2. How much jail time for selling drugs?

In order to determine how much time someone may face for selling drugs, we will have to know the type of drug, amount in weight, and any other pertinent factors to the arrest or drug charge. For example, if you know that death is a probable result of your trafficking, the offense becomes a capitol felony with significant fines and the possibility of the death penalty. If you know the specifics of a drug charge, use our jail time calculator to determine the minimum permissible sentence.

3. How much jail time for possession of a firearm?

As with many felony and misdemeanor charges, there are numerous factors that determine the jail time one may receive for possession of a firearm. For example, Federal law currently prohibits anyone who is “addicted to marijuana” is prohibited from possessing firearms or ammunition. If you, or someone you know, are facing a criminal charge related to possession of a firearm, contact a criminal defense attorney for legal representation of your case.

4. How much jail time for a parole violation?

Similar to a Violation of Probation, if you violate parole, you may be facing up to the statutory maximum penalty for the original offense with which you were charged. If this is you, or a loved one, seek the help of an experienced and reputable criminal trial lawyer in your area. The last thing you want to do is re-serve a prison sentence that was almost fully completed.

5. How much jail time for failure to appear in court?

According to Florida Statute §843.15(1)(a), if someone fails to appear in court for a felony charge, they can be charged with a third-degree felony for the failure to appear.

Other common questions about jail time we hear are:

  • How much jail time for grand theft?
  • How much jail time for assault with a deadly weapon?
  • How much jail time for drug trafficking?
  • How much jail time for a third DUI?
  • How much jail time for assault?
  • How much jail time for not paying child support?
  • How much jail time for a felony drug charge?
  • How much jail time for a DUI probation violation?

Board Certified Criminal Trial Lawyer

Firm Partner Aaron Delgado is a Board Certified Expert in Criminal Trial Law. That means Mr. Delgado has been recognized by the Florida Bar for his professionalism and ethics in practice, as well as his special knowledge, skills, and proficiency in criminal trial law. If you, or a loved one, are facing one or more felony charges, an expert criminal trial lawyer may be the difference between getting the charges against you dropped and being sentenced to jail time.

Board Certified Expert in Criminal Trial Law by the Florida Bar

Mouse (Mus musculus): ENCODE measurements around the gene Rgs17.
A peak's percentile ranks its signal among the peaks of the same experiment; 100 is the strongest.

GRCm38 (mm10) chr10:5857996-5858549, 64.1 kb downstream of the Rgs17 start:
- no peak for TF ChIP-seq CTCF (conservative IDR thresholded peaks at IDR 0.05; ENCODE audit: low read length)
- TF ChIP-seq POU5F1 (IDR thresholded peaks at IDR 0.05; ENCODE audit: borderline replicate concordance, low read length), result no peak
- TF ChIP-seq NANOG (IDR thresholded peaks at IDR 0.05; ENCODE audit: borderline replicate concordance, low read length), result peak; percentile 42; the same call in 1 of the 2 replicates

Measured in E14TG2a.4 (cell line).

Criminal Defense Attorney in Daytona Beach & Central Florida

If you, or a loved one, are struggling with the above issues or any other criminal charge, our team of criminal defense lawyers can help you get a better understanding of the lowest permissible sentence you may be facing. You need the assistance of an experienced criminal defense attorney to get the best possible result for your case, especially if you are facing a felony charge. Call us 24/7 at 386.222.6677 to speak with a lawyer and find out how we may be able to help you overcome this difficult time.

Disclaimer:

This Felony Sentencing Calculator can only provide an estimate of what a prison sentence might be in Florida based on the information entered and cannot be used as legal advice. Our Calculator is a way to estimate what an individual’s prison sentence might be based on the details of the charge(s) they face, and was created to demonstrate to clients the various factors that determine the points they score according to the Florida Criminal Punishment Code and the lowest permissible sentence those points equate to.

Like the Florida Criminal Punishment Code Scoresheet Preparation Manual, this calculator does not take into account any extenuating circumstances that may be present in an individual’s case, although it does account for time served and gain time reductions, which a standard prison sentencing calculator does not.

You must not use this calculator or any other jail sentence calculator as replacement for legal counsel or as a determining factor in any open or closed criminal case.

If you have been arrested for any type of criminal offense, our Felony Sentencing Calculator cannot definitively calculate how long of a jail or prison sentence you will or will not receive for the crime. However, one of our experienced criminal trial lawyers may be able to help with your case.